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Using iOS Tracing Apps: Part 2, O&M

Orientation and Mobility related tracing, scanning and tracking activities to compensate for blindspots.

Scotomas – blind spots – can impact a student educationally in the classroom and as the student moves through his environment.  Young students with scotomas are at risk for running into objects such as a book bag on the floor, pole in between school doors, moving balls in the gym, and peers running around the playground. 

Students can learn to compensate for these gaps in their vision, starting with seat activities with both the student and the activity remaining stationary, then activities where the student is stationary but working with a moving object and/or the student is moving and the object is stationary, and finally progressing to both the student and object are moving.

Seat work activities

See the Paths to Technology post, Using iOS Tracing Apps: Young Students with Blind Spots for detailed information about tracing apps and activites. 

Initially, it is easiest for the student to use his finger to trace a stationary object.  Then, have the student use his finger to touch or track a moving object.  In addition to tracing apps, there are many visual scanning apps that have moving objects, such as:

Screenshot of ChittyChitty Original app with red ball following curvy blue lines.ChittyChitty Original, where a red ball moves along trails.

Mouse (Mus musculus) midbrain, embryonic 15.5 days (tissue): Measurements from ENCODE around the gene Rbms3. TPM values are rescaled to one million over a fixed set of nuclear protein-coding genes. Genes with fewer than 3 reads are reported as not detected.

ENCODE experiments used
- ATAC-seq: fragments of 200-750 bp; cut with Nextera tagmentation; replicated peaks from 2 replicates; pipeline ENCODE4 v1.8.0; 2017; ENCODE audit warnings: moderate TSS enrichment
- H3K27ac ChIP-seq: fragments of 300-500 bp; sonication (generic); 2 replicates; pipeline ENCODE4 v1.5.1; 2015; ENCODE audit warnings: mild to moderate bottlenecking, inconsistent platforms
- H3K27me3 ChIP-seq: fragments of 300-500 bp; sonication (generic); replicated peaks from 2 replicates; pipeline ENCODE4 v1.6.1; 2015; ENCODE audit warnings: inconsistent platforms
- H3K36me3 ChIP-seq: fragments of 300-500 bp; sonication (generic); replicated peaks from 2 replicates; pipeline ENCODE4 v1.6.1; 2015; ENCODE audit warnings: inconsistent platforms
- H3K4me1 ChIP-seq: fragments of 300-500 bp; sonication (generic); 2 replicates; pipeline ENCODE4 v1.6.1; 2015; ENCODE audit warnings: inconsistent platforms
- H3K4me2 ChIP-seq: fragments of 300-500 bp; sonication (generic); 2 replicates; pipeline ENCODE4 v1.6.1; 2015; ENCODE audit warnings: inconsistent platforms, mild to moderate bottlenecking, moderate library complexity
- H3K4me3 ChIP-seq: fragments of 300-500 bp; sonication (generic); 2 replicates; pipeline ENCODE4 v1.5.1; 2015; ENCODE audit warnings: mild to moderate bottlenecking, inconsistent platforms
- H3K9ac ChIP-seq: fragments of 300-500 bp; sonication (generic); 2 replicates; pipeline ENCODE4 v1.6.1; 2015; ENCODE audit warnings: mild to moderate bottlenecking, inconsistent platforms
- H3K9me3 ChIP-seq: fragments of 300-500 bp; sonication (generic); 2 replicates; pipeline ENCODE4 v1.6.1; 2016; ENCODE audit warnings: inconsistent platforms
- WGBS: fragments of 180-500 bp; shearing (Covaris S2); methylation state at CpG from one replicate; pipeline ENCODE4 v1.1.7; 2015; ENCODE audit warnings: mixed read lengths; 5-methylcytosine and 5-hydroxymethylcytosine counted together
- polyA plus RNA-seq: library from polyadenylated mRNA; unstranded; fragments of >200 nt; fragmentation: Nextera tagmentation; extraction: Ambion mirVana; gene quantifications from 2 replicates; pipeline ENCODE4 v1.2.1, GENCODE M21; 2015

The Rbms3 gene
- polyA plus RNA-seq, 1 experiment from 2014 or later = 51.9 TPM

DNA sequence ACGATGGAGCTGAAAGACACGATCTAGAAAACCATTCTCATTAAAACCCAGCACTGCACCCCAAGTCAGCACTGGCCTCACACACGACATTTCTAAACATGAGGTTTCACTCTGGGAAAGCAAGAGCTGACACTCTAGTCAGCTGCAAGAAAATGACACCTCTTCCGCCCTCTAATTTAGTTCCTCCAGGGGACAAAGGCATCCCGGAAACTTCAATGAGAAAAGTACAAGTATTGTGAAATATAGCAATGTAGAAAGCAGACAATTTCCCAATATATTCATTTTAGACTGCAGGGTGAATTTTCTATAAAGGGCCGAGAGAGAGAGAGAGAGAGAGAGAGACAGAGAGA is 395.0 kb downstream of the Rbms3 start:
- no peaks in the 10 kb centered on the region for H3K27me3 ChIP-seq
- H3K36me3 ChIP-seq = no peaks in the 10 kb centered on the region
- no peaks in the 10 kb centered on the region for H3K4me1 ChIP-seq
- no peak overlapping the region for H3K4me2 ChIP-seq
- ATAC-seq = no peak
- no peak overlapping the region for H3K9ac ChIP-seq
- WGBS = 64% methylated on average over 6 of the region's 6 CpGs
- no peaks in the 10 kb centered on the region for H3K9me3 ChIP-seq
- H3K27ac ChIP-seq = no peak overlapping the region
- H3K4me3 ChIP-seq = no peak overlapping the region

screenshot of Catch, Fido, Catch! app with a bone, ball and shoe falling from the sky.Catch, Fideo, Catch!  Fido is a cute little puppy who loves to run, jump and play.  Catch the bones and balls for extra points!

 

When a student is doing seat  work, he/she is working on a limited plane.   It is important to teach students to look up, down, left and right (various planes); be sure to include scanning and tracking activities while standing and while moving.  Young students will often only look for objects on one plane – if the student keeps his head up and looks straight ahead, he will find objects at head height.  If the student tends to look down at his feet (especially when walking), he may only find objects on the ground.  Encourage the student to look for objects on all planes.  When searching for an object, teach the student to use a systematic approach.  When tracking an object, track objects moving horizontally, vertically, diagonally, and in varied patterns.

Student stationary; objects moving

Choose activities that involve objects that are interesting to your student.  Have the student stand/sit still while visually tracking a moving object.  Initially, try having the student point to the object, then track the object with his finger.  Observe how the student is able to follow the object (smooth or jerky movements?) and observe how the student’s eyes and head positions as he/she tracks.

 

Student moving; object stationary

Student moving; object moving

If possible, introduce these skills and activities in a quiet environment.  As the student progresses, include several peers with the activity.  Remember, the long-term goal is to help the student learn to be safe (and actively participating) in busy environments such as in gym class, on the playground, and in his/her community.    The student will not be safe crossing streets if he unable to visually and/or auditorily track moving traffic!  These tracing, scanning and tracking activities will help the student learn to position his/her head and eyes to be able to look around the scotoma, will help the student to anticipate typical lines/trajectories and will help the student to process visual information in order to “fill-in-the-gaps”.

 

By Diane Brauner

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